By Hannah Guzik
Although more than half of California’s children are enrolled in the state’s low-income health program, the state does not report how many of them are born at a low birth weight, receive a developmental screening in their first three years of life or have a suicide-risk assessment if they have a major depressive disorder.
These are just a few of the indicators that the federal government uses to assess the quality of the Medi-Cal program, which will cost the state about $18 billion this year.
Children’s advocates are asking the state Department of Health Care Services to report on more of the quality measures in the hopes that better data can spotlight areas where children aren’t getting adequate health care.
“There’s a public accountability argument to be made — we spend a lot of money as a state on Medi-Cal,” said Mike Odeh, associate director of health policy at Children Now. “Are we getting good value and getting what were supposed to? That’s what these quality measures are trying to get at.”
Statewide, 5.3 million children are enrolled in Medi-Cal, about 58 percent of the population under 18.
Reporting on children’s health
The federal Centers for Medicare & Medicaid Services, which regulates the Medi-Cal program, has a list of 24 child health indicators this year. States are required to report on the quality of their low-income health programs, but filing data on the 24 indicators is optional. Medi-Cal is California’s version of the federal Medicaid program.
California reported on 13 of the indicators in April and expects to report on the same ones when it files next year’s report, which will use 2015 data, said DHCS spokeswoman Carol Sloan.
Some states report on more or fewer of the measures. In 2013, the most recent year Children Now has been able to analyze, California reported on fewer indicators than most other states, Odeh wrote in a June report.
That year, CMS listed 25 indicators and California reported on 15. The median number reported by all states was 16. Many states with large populations, however, reported on a greater number: Texas on 21, for instance, and New York on 18.
Although simply reporting on the measures does not equate to performing well on them, CMS evaluated the data in May and used it to rank states’ Medicaid programs. California’s was ranked 14th in the nation, and was not in a group of “higher-performing states.” The analysis, which used frequently reported data submitted by states in 2013, shows that 33 percent of the California data scored in the top quarter. Comparably, 87 percent of Rhode Island’s data scored in the top quarter, and for New York the number was 69 percent.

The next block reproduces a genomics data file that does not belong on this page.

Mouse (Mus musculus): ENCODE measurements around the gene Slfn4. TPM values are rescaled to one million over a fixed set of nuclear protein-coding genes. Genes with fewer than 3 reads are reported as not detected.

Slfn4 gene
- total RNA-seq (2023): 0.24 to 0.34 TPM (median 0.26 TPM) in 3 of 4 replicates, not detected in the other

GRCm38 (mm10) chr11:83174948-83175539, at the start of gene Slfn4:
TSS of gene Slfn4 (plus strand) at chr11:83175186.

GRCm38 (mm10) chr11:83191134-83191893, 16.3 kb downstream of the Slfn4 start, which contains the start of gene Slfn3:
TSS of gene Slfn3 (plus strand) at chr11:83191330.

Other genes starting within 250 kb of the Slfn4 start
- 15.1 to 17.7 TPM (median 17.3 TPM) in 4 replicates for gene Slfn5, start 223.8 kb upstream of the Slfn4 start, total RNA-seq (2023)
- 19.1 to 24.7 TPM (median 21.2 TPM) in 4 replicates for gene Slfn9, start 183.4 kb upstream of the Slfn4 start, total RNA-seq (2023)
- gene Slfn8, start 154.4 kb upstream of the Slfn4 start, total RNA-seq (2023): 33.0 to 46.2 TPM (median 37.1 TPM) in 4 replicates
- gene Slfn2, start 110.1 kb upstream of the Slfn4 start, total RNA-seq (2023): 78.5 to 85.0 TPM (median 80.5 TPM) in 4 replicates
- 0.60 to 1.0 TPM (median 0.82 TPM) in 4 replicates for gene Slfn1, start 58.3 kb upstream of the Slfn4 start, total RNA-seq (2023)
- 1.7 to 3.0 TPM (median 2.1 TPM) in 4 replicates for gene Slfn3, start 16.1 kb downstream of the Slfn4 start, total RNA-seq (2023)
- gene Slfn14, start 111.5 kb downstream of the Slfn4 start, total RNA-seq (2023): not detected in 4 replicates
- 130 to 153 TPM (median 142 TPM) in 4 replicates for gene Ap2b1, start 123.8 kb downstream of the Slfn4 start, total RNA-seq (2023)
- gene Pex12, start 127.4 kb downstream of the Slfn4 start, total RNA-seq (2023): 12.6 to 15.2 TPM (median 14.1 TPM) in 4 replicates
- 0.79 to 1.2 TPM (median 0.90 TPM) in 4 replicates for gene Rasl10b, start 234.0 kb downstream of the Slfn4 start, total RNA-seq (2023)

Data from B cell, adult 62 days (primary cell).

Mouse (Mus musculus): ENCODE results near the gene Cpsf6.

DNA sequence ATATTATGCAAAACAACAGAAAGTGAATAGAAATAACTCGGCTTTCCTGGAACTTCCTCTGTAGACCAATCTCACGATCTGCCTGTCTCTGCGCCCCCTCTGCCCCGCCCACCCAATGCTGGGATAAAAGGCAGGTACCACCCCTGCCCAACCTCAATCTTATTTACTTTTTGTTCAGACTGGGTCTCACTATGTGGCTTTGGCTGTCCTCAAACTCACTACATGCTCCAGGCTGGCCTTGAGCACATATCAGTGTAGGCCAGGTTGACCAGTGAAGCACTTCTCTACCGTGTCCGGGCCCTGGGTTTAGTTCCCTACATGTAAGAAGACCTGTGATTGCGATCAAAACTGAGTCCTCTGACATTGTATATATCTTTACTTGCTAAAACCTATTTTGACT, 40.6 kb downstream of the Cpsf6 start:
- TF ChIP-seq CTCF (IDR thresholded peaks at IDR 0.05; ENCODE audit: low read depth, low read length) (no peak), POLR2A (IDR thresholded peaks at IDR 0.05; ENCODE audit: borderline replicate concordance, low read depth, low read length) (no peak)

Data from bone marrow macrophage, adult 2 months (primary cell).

Because California enrolls more children in Medicaid than any other state, some advocates say it has a greater responsibility to ensure it is operating a quality program.
“It’s really about the health care delivery system — over half of California’s kids are in Medi-Cal and the fact that we’re not collecting as much data as we should shows that we’re still in the dark about some things,” Odeh said.
This spring, DCHS will hold a meeting for stakeholders to determine what it will report on in 2017.
In particular, Children Now is asking DHCS to identify how many children receive a developmental screening within their first three years. Identifying and treating developmental delays or behavior problems early, before children are enrolled in school, can drastically improve educational and health outcomes.
“If we’re not doing a good job at identifying developmental delays or behavior problems from 0 to 3, it’s a missed opportunity from a child development standpoint,” Odeh said.
Sloan said the agency is looking into the possibility of tracking developmental screenings, but does not plan to report on the measure next year.
“Developmental Screening is an example of a performance metric that DHCS is exploring as a way to calculate measures,” she said.
Data may highlight disparities
Collecting more data will allow the state to work on reducing disparities among certain populations, said Cary Sanders, director of policy analysis at the California Pan-Ethnic Health Network.
“We think it’s really important to include data that looks at target areas with known racial and ethnic disparities,” she said.
Certain racial and ethnic populations in California experiences higher rates of diabetes, hospital readmissions, emergency visits, asthma, hypertension and behavioral health problems, according to the nonprofit.
Emergency room visits, for example, are three times higher for African American children than other children, researchers have found.
More than half of Medi-Cal enrollees are people of color, and in California they tend to experience higher rates of chronic diseases and have poorer health outcomes than the general population, Sanders said.
In addition to reporting on additional indicators that are more likely to affect people of color, the Health Network is asking the state to break down the responses by race and ethnicity.
“If we’re going to improve health outcomes, the issue of health disparities has to be front and center,” Sanders said. “You can incorporate certain measures that will improve quality of care, but then it becomes a question of the quality of care for whom?”
This article was originally published on the California Health Report website Aug. 13, 2015.